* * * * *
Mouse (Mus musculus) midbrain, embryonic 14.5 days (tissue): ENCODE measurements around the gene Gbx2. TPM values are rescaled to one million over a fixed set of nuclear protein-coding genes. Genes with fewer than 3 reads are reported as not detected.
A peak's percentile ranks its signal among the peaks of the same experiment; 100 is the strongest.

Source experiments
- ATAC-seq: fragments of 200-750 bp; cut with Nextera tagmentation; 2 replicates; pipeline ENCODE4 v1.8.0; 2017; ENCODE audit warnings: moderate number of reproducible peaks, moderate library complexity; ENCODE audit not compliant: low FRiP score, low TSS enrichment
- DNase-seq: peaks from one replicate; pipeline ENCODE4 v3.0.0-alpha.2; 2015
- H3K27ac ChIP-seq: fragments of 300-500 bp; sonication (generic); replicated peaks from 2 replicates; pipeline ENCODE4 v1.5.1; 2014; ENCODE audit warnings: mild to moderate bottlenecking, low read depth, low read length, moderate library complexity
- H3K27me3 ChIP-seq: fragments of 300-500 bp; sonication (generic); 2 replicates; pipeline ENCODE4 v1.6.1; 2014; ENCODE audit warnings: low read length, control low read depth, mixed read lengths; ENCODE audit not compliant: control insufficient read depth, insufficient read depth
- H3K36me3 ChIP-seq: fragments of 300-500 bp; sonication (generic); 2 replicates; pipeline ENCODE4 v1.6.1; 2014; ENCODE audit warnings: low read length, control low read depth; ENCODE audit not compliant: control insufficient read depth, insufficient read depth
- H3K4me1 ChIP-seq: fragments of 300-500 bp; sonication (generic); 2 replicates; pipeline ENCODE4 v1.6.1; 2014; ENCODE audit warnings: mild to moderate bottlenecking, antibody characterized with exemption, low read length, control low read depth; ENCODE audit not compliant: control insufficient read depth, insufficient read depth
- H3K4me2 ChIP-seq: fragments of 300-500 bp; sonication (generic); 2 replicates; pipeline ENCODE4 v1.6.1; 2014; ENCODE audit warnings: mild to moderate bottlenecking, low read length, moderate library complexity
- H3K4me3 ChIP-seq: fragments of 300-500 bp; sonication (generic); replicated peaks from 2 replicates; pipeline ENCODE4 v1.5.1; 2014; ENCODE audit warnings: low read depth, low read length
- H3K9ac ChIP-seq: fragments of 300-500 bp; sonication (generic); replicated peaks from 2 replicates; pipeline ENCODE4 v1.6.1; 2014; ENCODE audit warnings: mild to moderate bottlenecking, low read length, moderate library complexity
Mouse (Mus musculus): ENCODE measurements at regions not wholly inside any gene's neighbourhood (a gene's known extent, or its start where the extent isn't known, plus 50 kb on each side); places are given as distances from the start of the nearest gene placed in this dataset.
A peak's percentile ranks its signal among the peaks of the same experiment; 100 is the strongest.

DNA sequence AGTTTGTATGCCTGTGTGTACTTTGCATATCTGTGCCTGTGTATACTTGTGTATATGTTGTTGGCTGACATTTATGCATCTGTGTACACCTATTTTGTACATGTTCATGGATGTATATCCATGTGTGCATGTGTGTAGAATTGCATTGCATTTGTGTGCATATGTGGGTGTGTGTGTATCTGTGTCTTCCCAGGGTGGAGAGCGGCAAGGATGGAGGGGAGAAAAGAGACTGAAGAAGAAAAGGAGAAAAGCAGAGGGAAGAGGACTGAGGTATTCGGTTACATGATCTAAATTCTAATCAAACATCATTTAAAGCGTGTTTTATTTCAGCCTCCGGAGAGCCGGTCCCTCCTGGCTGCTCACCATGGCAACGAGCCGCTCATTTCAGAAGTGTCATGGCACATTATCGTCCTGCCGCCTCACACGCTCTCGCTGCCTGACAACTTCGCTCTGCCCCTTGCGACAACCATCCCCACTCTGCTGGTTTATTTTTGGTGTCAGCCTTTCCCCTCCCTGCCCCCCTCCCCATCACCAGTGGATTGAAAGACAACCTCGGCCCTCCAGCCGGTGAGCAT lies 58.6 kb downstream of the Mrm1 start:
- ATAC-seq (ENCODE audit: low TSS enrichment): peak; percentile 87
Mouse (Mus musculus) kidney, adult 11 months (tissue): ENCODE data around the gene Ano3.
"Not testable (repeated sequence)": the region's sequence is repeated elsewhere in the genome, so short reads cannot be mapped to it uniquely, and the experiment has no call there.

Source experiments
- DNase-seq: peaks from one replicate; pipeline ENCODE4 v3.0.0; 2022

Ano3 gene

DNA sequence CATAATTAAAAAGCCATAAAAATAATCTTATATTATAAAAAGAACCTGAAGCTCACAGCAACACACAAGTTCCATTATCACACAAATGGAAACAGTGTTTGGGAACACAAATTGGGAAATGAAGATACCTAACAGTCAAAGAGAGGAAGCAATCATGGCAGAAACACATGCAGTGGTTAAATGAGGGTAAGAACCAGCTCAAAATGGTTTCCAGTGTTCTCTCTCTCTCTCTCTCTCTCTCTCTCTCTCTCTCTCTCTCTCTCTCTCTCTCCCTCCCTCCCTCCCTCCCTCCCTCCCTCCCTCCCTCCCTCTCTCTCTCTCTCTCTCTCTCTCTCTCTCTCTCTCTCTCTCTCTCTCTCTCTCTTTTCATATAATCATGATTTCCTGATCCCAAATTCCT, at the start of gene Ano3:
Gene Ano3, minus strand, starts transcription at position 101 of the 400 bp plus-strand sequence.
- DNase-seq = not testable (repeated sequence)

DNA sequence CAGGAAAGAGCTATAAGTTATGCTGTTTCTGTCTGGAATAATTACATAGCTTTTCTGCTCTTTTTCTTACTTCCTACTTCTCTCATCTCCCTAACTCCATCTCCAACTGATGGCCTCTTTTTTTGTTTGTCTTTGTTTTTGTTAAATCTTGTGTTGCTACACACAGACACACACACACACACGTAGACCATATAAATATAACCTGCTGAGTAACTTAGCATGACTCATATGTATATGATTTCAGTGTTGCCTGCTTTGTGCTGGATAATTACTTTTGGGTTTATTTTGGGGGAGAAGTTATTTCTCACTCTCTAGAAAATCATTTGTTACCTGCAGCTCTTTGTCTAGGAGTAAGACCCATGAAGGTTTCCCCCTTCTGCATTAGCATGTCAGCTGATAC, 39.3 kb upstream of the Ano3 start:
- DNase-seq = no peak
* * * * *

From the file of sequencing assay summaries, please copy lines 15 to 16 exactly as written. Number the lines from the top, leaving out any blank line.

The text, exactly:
DNA sequence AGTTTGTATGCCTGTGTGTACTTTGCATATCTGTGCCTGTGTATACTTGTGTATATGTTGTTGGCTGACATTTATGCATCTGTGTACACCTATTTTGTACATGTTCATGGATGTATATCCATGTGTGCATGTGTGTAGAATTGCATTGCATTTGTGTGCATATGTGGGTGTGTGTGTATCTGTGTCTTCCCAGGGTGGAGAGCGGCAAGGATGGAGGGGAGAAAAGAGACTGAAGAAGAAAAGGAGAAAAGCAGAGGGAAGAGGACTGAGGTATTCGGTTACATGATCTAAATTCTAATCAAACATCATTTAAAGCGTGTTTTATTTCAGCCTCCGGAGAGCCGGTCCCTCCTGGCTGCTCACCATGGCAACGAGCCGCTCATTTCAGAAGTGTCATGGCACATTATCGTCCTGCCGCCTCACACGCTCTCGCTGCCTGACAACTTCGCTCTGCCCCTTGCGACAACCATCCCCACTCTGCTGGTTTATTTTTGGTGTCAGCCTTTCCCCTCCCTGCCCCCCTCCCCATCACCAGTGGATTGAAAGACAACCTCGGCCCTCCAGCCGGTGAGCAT lies 58.6 kb downstream of the Mrm1 start:
- ATAC-seq (ENCODE audit: low TSS enrichment): peak; percentile 87